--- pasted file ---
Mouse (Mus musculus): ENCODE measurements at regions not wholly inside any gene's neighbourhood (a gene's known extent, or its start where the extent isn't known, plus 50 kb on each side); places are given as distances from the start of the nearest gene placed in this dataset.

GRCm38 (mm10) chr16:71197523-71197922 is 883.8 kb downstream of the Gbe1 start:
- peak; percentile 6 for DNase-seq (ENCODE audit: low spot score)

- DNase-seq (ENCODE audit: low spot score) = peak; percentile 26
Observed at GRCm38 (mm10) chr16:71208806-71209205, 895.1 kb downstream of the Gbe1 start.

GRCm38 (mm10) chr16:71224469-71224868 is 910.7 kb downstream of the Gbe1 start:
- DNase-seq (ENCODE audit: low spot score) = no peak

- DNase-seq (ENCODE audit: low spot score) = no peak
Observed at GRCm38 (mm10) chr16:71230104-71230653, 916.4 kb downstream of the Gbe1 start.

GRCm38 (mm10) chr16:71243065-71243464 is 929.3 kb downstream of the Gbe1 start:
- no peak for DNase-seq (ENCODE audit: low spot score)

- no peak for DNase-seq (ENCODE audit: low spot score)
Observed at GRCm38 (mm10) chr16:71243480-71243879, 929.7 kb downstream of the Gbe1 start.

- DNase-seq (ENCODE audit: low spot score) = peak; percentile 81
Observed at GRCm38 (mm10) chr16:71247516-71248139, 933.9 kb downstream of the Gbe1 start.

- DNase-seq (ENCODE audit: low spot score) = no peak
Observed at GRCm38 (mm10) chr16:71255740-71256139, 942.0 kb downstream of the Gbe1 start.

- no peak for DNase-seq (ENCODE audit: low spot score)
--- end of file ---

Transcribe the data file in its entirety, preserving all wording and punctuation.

Mouse (Mus musculus): ENCODE measurements at regions not wholly inside any gene's neighbourhood (a gene's known extent, or its start where the extent isn't known, plus 50 kb on each side); places are given as distances from the start of the nearest gene placed in this dataset.

GRCm38 (mm10) chr16:71197523-71197922 is 883.8 kb downstream of the Gbe1 start:
- peak; percentile 6 for DNase-seq (ENCODE audit: low spot score)

- DNase-seq (ENCODE audit: low spot score) = peak; percentile 26
Observed at GRCm38 (mm10) chr16:71208806-71209205, 895.1 kb downstream of the Gbe1 start.

GRCm38 (mm10) chr16:71224469-71224868 is 910.7 kb downstream of the Gbe1 start:
- DNase-seq (ENCODE audit: low spot score) = no peak

- DNase-seq (ENCODE audit: low spot score) = no peak
Observed at GRCm38 (mm10) chr16:71230104-71230653, 916.4 kb downstream of the Gbe1 start.

GRCm38 (mm10) chr16:71243065-71243464 is 929.3 kb downstream of the Gbe1 start:
- no peak for DNase-seq (ENCODE audit: low spot score)

- no peak for DNase-seq (ENCODE audit: low spot score)
Observed at GRCm38 (mm10) chr16:71243480-71243879, 929.7 kb downstream of the Gbe1 start.

- DNase-seq (ENCODE audit: low spot score) = peak; percentile 81
Observed at GRCm38 (mm10) chr16:71247516-71248139, 933.9 kb downstream of the Gbe1 start.

- DNase-seq (ENCODE audit: low spot score) = no peak
Observed at GRCm38 (mm10) chr16:71255740-71256139, 942.0 kb downstream of the Gbe1 start.

- no peak for DNase-seq (ENCODE audit: low spot score)